I've become a pot addict.
No, not that kind of pot. I've never even tried that kind of pot. I stay away from all drugs except Crestor, which shows you the kind of party I am.
But now, I'm addicted to sample pots of paint.
No joke. I can't quit, and it all started so innocently.
With gateway enamel.
Here's what happened. I had just finished writing my next book, and if you're a loyal reader of this column, you know that as soon as I type The End, I have to begin something. And not something that's work, but something that's fun, like painting the family room.
A freshly painted family room is fun for middle-aged women. In fact, a freshly painted family room is orgasmic for middle-aged women.
At my age, sex involves latex. And not that kind of latex.
Anyway, after my last book, I painted the family room and I did it myself. But this time, I had started thinking that my office needed to be repainted, but I wanted it done right this time, which meant by somebody who paints underneath the pictures on the wall.
In other words, not me.
I also wanted to pick the right color, and I've learned from my painting mistakes. If you recall, the shutters on the house were painted yellow, which I hoped would be sunshiny, but turned out bright enough to be a source of solar energy. And it was too expensive a mistake to correct, so I had to live with it.
I've made other expensive mistakes, notably Thing Two, but luckily, I didn't have to live with that one. Divorce is like remodeling your life. It's not a failure, it's a home improvement.
If you can change your family room, you can change your family.
But I digress.
I saw an ad for some high-end paint, and I liked the colors, but since it was expensive, I went online and ordered three sample pots, which is very unusual for me. I think the world divides into test-patch people and the rest of us. By this I mean, do you know those laundry bleaches, skin creams, hair dyes, and other scary things that tell you to test it on a patch of shirt, arm, or hair first?
Well, I never listen.
I go whole-hog, right from the outset. I'm all in, from the jump. I say go for it and let the chips fall, which may be related to the divorce part, but let's not tarry, I'm trying to change my ways. So I got the sample pots and started sampling.
I was pretty sure one of the blue shades should work, but when I got them on my office wall, they were too restful. If I rest in my office, I can't afford to buy pretentious paint.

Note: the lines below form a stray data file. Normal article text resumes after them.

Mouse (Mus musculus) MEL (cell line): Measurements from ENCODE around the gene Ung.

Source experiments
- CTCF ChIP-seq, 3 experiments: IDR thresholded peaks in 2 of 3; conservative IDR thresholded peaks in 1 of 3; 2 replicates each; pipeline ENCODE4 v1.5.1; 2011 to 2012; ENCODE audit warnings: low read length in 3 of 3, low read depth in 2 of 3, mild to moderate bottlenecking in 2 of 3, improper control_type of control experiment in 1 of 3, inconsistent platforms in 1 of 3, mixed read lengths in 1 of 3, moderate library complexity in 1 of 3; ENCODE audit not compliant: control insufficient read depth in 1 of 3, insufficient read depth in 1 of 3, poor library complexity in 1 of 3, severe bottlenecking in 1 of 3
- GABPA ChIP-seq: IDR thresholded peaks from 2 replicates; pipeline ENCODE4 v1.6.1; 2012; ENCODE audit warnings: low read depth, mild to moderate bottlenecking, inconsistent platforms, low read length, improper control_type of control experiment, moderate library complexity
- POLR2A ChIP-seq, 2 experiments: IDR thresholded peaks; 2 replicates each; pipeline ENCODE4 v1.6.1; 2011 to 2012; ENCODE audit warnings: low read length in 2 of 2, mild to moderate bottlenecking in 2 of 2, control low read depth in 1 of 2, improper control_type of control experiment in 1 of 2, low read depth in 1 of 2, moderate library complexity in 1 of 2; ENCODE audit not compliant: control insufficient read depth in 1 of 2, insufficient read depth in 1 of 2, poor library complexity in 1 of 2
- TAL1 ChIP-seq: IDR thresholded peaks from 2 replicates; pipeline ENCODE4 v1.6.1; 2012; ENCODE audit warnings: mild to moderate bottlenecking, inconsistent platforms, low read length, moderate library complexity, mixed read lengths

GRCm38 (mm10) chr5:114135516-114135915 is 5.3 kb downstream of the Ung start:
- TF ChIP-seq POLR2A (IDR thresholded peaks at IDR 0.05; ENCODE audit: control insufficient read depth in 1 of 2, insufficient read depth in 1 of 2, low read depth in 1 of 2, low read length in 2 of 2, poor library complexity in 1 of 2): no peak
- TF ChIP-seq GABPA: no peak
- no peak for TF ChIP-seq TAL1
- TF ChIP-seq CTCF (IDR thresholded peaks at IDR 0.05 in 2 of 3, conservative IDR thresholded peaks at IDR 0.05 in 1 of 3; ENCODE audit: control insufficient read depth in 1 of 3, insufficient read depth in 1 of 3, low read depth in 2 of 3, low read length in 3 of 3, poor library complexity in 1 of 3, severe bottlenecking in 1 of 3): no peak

So the sample pots did their job, but I had three blue stripes on my office wall, which committed me to painting it, for sure. And by the way, I got a little crazy and painted some sample stripes on the second-floor hallway, so now I was committed to that, too. I went back online and ordered four more sample pots of a tasteful tan, then painted four more stripes, but again no dice. They were all too flesh-colored, and they looked like skin walls, which would be fine in Stephen King's office, but not mine.
Still, I was having a blast. It was a rush to paint outside the lines, and the stripes morphed into blocks, blotches, and then swirls. I understood the rush that an artist might get, even though I was just a lady in the suburbs, vandalizing my own hallway.
I went back online again and ordered three pots of reddish shades, but they were too bright, and then I ordered two more greenish shades, but they clashed with the rug, then I went for two more pinkish pots, and before I knew it, I had become a sample-pot addict.
Now, my second floor looks like a demented rainbow, I've spent too much money, and I am no closer to choosing an office color. In fact, I forget the name of the color I almost like, because I didn't write down its name next to the sample blotch.
And I keep dreaming of ordering another few sample pots, of the lavender colors.
One is too many, and a thousand not enough.
Look for Lisa Scottoline and Francesca Serritella's new book, "Best Friends, Occasional Enemies: The Lighter Side of Life as a Mother and Daughter," coming Tuesday. Visit Lisa at scottoline.com.